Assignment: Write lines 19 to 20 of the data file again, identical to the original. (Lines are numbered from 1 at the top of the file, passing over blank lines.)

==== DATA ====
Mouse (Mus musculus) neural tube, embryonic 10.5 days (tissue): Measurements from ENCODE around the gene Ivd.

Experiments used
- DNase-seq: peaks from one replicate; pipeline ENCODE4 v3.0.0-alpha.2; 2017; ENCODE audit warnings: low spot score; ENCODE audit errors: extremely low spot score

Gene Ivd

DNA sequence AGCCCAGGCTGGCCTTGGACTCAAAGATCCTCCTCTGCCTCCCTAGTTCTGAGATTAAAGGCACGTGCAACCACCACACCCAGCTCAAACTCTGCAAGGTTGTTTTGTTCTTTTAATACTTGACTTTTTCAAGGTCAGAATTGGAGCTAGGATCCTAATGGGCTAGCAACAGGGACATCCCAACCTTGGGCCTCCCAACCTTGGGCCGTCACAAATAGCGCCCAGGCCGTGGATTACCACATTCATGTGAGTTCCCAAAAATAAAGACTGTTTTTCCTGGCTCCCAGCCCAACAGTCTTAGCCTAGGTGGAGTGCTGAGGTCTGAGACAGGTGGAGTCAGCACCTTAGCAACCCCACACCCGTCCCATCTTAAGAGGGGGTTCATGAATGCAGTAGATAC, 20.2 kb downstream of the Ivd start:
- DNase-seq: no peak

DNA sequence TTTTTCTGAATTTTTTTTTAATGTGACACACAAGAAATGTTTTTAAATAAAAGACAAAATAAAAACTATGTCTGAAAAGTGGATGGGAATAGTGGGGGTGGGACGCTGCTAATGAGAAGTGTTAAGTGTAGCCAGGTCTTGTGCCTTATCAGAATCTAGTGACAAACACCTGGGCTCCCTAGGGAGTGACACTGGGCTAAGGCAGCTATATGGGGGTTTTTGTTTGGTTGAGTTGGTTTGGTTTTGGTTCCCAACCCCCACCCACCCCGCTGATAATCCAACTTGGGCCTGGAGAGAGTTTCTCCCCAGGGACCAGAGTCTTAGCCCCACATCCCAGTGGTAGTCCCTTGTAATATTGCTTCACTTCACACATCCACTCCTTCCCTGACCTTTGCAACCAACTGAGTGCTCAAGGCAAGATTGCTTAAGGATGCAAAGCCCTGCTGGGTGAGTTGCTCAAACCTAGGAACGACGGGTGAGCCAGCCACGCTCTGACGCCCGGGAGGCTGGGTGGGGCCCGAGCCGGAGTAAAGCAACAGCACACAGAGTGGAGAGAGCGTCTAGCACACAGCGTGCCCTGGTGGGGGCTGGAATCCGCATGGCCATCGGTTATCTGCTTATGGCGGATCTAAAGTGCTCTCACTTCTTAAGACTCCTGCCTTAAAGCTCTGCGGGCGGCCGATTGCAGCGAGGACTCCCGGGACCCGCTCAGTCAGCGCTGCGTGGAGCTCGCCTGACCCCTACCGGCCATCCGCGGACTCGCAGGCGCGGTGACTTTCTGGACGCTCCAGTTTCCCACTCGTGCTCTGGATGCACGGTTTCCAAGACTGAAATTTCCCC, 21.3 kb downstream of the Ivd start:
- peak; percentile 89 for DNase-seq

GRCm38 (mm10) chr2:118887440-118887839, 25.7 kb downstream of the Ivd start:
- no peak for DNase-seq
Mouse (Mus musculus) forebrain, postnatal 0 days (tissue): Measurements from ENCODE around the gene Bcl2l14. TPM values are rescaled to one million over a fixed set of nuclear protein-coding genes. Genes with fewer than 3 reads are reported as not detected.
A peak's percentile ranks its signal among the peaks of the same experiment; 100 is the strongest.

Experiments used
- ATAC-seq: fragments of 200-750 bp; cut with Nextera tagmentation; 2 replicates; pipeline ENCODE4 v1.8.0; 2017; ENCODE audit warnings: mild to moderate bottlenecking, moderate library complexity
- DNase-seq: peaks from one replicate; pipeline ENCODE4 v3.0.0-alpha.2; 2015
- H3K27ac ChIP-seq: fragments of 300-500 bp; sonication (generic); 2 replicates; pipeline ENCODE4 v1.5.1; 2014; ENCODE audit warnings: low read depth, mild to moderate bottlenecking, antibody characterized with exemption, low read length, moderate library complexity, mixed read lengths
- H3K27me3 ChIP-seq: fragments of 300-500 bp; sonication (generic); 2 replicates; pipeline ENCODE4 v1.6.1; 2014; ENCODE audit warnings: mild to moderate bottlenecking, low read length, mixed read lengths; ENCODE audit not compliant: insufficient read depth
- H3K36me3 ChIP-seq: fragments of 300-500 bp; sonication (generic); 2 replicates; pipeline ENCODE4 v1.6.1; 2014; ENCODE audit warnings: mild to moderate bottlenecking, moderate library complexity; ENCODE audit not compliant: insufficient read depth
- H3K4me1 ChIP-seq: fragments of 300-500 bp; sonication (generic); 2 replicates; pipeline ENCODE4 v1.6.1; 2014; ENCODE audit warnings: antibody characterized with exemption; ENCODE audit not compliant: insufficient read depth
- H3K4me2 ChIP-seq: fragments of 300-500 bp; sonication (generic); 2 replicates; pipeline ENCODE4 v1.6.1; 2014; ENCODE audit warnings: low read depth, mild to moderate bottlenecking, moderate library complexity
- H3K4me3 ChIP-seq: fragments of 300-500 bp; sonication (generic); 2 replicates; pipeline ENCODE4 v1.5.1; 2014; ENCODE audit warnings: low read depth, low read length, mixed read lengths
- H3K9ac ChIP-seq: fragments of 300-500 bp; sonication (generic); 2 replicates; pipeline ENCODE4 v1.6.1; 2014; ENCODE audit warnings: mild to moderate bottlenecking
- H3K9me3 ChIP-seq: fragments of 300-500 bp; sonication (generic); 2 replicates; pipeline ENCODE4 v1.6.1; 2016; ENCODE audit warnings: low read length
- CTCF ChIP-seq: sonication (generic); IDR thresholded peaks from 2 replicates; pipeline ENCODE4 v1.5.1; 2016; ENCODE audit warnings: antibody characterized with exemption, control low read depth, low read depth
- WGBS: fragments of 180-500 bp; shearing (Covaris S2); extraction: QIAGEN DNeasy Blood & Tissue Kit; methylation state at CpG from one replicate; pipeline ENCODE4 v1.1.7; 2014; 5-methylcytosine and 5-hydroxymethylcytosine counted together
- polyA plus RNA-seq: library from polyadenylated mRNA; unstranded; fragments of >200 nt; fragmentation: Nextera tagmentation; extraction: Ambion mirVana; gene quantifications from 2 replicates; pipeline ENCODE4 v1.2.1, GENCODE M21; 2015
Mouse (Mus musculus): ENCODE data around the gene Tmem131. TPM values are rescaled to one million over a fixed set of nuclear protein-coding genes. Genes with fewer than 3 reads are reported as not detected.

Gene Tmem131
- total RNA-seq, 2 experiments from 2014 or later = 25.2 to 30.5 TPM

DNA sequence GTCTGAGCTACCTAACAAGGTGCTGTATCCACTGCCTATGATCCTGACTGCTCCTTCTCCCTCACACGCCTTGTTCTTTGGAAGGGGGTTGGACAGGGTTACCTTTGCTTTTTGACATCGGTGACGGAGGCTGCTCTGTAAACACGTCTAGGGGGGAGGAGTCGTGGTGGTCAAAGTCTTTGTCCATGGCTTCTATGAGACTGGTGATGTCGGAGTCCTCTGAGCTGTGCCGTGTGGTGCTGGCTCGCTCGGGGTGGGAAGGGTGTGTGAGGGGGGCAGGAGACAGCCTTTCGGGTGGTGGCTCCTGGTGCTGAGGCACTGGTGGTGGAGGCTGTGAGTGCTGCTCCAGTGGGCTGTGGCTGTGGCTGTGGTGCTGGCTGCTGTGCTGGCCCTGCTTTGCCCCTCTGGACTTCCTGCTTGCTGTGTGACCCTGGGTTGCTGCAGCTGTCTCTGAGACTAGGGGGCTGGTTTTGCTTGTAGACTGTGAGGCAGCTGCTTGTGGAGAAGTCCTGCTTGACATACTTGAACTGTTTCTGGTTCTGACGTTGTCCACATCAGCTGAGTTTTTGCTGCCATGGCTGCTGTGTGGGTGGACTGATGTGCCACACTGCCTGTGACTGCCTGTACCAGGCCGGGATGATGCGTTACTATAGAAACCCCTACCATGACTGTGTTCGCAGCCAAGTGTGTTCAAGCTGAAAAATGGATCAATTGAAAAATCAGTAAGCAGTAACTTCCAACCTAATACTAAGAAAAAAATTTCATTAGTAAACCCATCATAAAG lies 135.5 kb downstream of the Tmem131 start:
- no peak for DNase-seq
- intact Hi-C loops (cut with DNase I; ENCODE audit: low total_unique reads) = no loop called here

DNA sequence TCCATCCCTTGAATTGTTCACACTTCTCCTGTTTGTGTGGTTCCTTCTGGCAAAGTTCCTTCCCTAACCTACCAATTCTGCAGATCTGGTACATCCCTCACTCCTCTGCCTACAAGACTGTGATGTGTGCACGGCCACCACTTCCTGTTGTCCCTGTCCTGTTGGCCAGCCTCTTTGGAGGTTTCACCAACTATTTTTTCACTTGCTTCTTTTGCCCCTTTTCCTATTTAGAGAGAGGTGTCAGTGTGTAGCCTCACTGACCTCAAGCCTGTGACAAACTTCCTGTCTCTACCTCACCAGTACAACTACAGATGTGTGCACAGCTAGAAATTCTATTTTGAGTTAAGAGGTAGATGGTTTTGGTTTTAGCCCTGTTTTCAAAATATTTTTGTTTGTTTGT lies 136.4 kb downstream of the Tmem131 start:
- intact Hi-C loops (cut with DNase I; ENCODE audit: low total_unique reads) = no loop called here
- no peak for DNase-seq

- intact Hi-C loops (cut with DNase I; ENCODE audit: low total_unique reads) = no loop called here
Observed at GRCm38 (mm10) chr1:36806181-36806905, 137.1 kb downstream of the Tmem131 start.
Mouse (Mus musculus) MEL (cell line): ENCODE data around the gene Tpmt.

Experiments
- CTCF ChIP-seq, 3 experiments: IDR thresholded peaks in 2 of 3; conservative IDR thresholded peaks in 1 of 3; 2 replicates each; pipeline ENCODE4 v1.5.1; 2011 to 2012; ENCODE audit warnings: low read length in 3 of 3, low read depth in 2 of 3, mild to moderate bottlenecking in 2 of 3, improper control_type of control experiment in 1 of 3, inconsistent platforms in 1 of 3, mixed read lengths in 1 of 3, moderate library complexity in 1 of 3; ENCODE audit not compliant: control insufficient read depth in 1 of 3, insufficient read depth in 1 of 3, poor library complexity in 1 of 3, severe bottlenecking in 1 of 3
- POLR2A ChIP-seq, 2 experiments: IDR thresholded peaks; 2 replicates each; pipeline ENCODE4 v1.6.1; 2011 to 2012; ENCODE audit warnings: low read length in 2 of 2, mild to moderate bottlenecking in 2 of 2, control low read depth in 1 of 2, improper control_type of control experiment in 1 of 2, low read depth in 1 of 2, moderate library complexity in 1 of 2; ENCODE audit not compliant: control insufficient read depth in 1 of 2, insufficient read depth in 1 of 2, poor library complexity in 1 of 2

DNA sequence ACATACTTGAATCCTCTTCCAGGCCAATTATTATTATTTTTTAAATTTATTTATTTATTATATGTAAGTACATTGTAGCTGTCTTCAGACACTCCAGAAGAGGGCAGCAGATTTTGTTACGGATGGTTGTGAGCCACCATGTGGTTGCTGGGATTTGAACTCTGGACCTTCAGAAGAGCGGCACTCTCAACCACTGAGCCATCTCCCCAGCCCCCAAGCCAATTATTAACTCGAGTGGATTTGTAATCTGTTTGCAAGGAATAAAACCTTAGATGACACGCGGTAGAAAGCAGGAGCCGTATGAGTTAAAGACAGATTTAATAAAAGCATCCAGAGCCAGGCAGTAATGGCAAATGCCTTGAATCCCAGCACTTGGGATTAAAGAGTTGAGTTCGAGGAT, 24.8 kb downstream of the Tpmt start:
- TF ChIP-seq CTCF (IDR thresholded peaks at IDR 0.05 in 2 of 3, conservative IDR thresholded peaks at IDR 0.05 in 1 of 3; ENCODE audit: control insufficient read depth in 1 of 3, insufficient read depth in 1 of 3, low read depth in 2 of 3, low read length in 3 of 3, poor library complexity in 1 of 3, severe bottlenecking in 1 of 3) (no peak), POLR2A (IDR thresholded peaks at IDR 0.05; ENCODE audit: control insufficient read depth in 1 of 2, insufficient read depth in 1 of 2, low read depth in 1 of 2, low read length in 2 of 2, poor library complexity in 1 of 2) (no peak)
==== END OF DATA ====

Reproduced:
- H3K4me1 ChIP-seq: fragments of 300-500 bp; sonication (generic); 2 replicates; pipeline ENCODE4 v1.6.1; 2014; ENCODE audit warnings: antibody characterized with exemption; ENCODE audit not compliant: insufficient read depth
- H3K4me2 ChIP-seq: fragments of 300-500 bp; sonication (generic); 2 replicates; pipeline ENCODE4 v1.6.1; 2014; ENCODE audit warnings: low read depth, mild to moderate bottlenecking, moderate library complexity